"I can text on my phone as fast as I type on a regular keyboard, and I memorized the keypad so I can easily send texts without teachers noticing," the 17-year-old said.
Teens prefer texting over talking on the phone for various reasons, she added.
"We have our own symbols and words that can only be shared via texting," she said. "And I also like texting because it is, say, less confrontational and blunt. I can easily say something embarrassing or corny on mobile texting, like for instance, 'I love you, mom.'"
But such a "passive attitude" can harm the development of communication skills, says Dr. Shin Yong-bum, a psychologist at a private medical institute in Seoul.
"One has to make only little effort when communicating through texting, compared to meeting, calling or writing a letter to the person. Dozens of texts often don't convey as much emotion as one phone call," he said.
"People who prefer texting -- both adults and teenagers -- tend to be relatively passive people who fear the effect of what they say or don't want to be bothered by others," Shin added. "Once adolescents make this a habit, they might face problems in properly communicating with people after they enter society."
Dr. Shin also pointed to the psychological stress of texting.
"Teenagers have serious interest in knowing what's happening to their friends and are anxious about being out of the circle," he said. "If something beeps or vibrates every couple of minutes, and you are keen to answer it immediately, it naturally distracts you and makes you very nervous."
Ahn Hye-soo, a physician at Hallym University Sacred Heart Hospital, said constant texting could also cause various physical health problems.
"Although it is too early to tell whether the physical stress is damaging, I gather intensive repetitive use of the upper extremities can lead to various disorders, as seen in long-term computer users," she said. "I have seen quite a few teenagers with health problems that turned out to be caused by excessive use of the thumbs."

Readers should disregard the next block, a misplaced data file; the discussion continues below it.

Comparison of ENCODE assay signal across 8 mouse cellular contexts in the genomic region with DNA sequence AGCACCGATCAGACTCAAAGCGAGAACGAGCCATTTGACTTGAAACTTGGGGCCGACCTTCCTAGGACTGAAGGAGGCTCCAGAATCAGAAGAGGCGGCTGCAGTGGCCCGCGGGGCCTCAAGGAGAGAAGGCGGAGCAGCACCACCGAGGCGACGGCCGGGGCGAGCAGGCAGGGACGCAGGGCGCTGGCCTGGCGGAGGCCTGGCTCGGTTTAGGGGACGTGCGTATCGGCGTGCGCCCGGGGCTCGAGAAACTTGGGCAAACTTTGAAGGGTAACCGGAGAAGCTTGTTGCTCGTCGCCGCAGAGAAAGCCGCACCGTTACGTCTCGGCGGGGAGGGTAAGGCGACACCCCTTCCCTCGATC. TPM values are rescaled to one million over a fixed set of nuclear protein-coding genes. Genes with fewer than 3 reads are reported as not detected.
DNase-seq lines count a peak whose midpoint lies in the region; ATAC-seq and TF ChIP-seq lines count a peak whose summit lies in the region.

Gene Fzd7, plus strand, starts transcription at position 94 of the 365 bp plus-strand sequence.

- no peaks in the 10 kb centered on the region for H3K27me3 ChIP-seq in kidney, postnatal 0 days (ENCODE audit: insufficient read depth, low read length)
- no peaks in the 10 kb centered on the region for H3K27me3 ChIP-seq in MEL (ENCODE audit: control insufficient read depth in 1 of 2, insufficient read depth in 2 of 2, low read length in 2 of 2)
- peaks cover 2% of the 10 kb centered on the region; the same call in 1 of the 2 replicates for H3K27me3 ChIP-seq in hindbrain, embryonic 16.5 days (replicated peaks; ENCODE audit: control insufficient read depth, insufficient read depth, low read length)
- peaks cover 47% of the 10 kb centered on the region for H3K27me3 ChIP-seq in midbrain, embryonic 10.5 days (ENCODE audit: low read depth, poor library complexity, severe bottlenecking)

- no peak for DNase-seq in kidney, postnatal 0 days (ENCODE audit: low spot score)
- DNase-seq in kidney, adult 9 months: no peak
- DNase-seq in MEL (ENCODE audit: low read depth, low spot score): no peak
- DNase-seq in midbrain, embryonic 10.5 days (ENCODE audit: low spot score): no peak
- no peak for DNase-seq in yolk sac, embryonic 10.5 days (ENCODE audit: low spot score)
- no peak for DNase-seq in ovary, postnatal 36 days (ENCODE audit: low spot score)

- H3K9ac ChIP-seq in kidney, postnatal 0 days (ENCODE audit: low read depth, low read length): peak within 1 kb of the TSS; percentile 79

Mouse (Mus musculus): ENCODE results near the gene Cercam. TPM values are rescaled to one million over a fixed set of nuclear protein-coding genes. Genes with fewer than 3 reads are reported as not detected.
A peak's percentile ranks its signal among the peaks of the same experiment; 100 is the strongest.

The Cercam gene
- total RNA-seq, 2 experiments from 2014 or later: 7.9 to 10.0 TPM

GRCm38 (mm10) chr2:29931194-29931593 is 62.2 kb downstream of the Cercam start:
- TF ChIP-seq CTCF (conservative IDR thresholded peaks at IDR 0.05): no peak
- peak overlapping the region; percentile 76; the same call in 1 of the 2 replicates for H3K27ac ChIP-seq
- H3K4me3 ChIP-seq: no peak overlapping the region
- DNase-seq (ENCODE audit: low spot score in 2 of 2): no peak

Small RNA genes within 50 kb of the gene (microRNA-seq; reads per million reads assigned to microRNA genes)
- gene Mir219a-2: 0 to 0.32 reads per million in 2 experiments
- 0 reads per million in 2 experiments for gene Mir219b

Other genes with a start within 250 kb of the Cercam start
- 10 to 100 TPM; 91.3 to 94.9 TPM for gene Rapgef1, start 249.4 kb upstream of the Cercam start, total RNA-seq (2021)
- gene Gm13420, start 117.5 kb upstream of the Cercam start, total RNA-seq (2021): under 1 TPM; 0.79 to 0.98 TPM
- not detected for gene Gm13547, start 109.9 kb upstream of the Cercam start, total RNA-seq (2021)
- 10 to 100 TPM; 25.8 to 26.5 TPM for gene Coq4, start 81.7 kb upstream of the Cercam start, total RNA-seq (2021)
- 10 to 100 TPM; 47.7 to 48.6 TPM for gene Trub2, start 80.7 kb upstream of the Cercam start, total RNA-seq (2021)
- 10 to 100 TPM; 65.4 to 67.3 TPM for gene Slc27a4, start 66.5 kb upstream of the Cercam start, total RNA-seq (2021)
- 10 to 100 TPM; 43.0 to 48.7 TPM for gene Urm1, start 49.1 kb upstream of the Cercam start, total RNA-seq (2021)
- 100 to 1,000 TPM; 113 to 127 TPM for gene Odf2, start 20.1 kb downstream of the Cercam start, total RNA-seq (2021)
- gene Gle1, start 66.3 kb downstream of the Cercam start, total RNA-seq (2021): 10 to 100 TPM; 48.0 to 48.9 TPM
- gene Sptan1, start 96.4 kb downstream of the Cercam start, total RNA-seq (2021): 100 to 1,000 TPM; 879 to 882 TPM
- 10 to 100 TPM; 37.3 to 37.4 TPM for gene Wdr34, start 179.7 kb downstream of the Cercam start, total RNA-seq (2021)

Contrary to the rising concerns, a study by the U.S. MacArthur Foundation in 2005 concluded such socializing for teenagers is not all bad.
Drawing conclusions from research on 800 young people and their parents, the study said "new media allows freedom and autonomy for youth that is less apparent in a classroom setting. Teens' full-time intimate community via mobile phones and instant messaging can be viewed as meaningful because youth are often more motivated to learn from peers than from adults."
Kim Han-joon, a researcher at the National Youth Policy Institute here, agreed with the study.
"A large part of the adults' concern about the dangers of excessive texting results from misperception and a lack of understanding," he said. "Kids have found a different way of socializing with the development of technology. Just because grown-ups don't understand, it doesn't mean it's all bad."
In a similar view, Song Jin-sook, a teacher at a Seoul high school, called it "oppressive and anachronistic" to ban students completely from using cell phones at school.
"I have seen several schools in provincial regions where students voluntarily turn off their phones in class," she said. "While this method might take longer time to take root, I think it is important for schools to take time persuading and discussing the issue with the students and give them a chance to make their own decision."